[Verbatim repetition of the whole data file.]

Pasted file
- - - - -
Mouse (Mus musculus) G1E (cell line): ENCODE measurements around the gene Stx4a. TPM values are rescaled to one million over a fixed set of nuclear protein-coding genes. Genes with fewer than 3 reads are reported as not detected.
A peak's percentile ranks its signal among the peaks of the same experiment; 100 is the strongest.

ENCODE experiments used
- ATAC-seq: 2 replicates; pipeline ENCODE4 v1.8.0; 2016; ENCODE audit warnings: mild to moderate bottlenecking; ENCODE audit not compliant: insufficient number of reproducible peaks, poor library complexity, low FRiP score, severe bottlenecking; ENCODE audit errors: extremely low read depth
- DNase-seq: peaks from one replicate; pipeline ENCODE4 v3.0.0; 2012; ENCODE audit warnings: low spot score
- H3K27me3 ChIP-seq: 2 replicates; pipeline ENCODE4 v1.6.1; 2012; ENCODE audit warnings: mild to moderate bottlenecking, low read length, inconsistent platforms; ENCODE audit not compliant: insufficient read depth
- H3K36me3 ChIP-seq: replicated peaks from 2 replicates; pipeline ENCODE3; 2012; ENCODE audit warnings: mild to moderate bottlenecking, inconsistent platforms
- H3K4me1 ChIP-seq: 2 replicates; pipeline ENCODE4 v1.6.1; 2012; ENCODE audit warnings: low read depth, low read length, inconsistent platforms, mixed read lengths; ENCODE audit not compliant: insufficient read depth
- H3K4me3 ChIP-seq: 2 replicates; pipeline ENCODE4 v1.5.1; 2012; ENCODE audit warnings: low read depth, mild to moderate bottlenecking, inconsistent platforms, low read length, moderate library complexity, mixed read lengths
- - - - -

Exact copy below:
Mouse (Mus musculus) G1E (cell line): ENCODE measurements around the gene Stx4a. TPM values are rescaled to one million over a fixed set of nuclear protein-coding genes. Genes with fewer than 3 reads are reported as not detected.
A peak's percentile ranks its signal among the peaks of the same experiment; 100 is the strongest.

ENCODE experiments used
- ATAC-seq: 2 replicates; pipeline ENCODE4 v1.8.0; 2016; ENCODE audit warnings: mild to moderate bottlenecking; ENCODE audit not compliant: insufficient number of reproducible peaks, poor library complexity, low FRiP score, severe bottlenecking; ENCODE audit errors: extremely low read depth
- DNase-seq: peaks from one replicate; pipeline ENCODE4 v3.0.0; 2012; ENCODE audit warnings: low spot score
- H3K27me3 ChIP-seq: 2 replicates; pipeline ENCODE4 v1.6.1; 2012; ENCODE audit warnings: mild to moderate bottlenecking, low read length, inconsistent platforms; ENCODE audit not compliant: insufficient read depth
- H3K36me3 ChIP-seq: replicated peaks from 2 replicates; pipeline ENCODE3; 2012; ENCODE audit warnings: mild to moderate bottlenecking, inconsistent platforms
- H3K4me1 ChIP-seq: 2 replicates; pipeline ENCODE4 v1.6.1; 2012; ENCODE audit warnings: low read depth, low read length, inconsistent platforms, mixed read lengths; ENCODE audit not compliant: insufficient read depth
- H3K4me3 ChIP-seq: 2 replicates; pipeline ENCODE4 v1.5.1; 2012; ENCODE audit warnings: low read depth, mild to moderate bottlenecking, inconsistent platforms, low read length, moderate library complexity, mixed read lengths